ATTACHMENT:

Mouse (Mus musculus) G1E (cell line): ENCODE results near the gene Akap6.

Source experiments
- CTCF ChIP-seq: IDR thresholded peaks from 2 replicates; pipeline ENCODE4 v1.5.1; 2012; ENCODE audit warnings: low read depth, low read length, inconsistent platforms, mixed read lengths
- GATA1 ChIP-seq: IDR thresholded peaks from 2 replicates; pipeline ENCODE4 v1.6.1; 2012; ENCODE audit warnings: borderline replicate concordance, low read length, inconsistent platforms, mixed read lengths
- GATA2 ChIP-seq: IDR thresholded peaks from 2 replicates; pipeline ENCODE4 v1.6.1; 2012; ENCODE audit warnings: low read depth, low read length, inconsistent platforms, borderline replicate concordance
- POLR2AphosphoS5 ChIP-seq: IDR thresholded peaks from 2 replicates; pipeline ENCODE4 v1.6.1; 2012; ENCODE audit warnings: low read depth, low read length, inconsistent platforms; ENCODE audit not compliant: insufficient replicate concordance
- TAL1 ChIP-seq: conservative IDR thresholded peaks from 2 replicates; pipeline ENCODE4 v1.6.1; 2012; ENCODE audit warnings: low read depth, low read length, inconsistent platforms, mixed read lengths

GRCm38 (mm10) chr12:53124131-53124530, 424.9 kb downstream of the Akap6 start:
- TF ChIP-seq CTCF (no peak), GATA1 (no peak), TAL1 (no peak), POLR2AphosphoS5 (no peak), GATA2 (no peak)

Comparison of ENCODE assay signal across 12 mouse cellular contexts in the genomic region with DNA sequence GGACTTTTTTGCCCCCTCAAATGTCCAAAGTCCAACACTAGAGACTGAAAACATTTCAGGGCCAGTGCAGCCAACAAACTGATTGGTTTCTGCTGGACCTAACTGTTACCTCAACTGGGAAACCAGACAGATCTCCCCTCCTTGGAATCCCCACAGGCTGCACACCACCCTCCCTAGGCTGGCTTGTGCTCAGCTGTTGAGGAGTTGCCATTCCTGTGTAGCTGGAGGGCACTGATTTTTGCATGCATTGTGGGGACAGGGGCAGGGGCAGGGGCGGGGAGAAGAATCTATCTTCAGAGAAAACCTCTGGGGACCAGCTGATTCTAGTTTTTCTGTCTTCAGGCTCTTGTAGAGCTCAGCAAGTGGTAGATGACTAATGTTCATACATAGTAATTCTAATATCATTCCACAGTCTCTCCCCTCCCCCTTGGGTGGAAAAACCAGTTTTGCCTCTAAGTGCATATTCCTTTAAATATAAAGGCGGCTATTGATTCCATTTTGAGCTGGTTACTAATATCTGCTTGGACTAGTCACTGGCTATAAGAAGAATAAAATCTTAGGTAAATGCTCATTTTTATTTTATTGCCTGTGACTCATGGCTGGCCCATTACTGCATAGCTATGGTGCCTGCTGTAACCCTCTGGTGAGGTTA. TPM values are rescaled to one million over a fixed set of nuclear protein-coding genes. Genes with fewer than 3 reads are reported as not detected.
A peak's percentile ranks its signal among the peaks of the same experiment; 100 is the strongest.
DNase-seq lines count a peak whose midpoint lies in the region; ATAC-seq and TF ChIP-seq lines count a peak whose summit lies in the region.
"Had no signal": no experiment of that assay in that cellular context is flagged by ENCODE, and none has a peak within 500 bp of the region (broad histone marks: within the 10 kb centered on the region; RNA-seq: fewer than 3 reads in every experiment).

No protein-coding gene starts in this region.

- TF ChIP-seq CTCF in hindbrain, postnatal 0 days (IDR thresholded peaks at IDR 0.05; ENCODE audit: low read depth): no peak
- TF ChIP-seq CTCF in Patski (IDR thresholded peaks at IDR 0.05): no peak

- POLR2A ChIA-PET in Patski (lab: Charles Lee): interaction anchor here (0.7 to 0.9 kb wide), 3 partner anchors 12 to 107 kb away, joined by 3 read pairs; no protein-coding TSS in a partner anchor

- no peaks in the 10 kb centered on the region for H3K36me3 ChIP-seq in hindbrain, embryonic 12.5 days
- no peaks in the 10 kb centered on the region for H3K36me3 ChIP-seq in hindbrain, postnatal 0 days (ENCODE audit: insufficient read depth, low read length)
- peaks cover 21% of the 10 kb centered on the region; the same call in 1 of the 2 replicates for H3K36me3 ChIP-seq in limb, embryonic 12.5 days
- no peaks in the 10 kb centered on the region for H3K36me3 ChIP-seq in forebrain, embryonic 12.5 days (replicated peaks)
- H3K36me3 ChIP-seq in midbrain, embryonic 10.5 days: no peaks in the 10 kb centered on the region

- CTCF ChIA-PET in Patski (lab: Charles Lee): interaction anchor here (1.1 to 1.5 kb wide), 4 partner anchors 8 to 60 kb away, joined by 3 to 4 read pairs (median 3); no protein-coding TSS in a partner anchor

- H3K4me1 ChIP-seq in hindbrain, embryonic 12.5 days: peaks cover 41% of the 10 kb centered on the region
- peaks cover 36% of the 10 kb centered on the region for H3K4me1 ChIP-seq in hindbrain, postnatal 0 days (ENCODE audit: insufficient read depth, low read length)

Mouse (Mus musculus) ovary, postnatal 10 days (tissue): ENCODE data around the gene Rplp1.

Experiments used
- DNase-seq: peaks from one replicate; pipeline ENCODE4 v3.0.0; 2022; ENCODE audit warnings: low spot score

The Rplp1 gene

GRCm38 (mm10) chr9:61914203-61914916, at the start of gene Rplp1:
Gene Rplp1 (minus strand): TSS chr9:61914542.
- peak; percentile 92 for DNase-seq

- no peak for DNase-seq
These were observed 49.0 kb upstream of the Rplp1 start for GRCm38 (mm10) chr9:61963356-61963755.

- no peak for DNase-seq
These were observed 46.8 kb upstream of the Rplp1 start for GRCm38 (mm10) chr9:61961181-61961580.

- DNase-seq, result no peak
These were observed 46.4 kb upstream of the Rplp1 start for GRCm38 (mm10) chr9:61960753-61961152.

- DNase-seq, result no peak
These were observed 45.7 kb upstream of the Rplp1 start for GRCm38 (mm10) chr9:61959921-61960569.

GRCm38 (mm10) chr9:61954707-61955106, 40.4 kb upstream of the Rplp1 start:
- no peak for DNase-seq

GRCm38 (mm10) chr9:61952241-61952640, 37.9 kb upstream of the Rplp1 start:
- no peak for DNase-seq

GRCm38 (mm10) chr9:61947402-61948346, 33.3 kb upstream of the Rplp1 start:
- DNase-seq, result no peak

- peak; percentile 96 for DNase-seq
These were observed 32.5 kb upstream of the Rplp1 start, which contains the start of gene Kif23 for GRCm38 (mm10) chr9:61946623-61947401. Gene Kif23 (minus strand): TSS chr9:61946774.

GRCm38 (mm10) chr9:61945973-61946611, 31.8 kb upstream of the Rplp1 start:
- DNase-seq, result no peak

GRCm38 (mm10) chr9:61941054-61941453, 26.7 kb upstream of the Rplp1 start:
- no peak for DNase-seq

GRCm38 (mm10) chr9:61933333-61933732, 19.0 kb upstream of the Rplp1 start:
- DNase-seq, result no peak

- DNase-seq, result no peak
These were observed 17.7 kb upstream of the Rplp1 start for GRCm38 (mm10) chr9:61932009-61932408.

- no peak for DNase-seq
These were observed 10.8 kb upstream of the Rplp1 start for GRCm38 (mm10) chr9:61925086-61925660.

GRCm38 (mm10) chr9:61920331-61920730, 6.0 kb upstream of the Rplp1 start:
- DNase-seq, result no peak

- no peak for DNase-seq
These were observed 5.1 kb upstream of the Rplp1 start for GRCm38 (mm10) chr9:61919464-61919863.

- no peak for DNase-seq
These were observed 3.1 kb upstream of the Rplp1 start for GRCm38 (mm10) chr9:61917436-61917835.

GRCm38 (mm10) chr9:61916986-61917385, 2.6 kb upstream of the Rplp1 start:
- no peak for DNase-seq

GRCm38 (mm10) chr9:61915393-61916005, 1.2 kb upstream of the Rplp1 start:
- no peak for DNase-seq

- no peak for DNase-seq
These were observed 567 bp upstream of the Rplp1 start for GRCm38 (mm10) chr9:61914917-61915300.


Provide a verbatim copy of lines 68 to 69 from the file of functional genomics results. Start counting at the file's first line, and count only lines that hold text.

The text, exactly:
- no peak for DNase-seq

- no peak for DNase-seq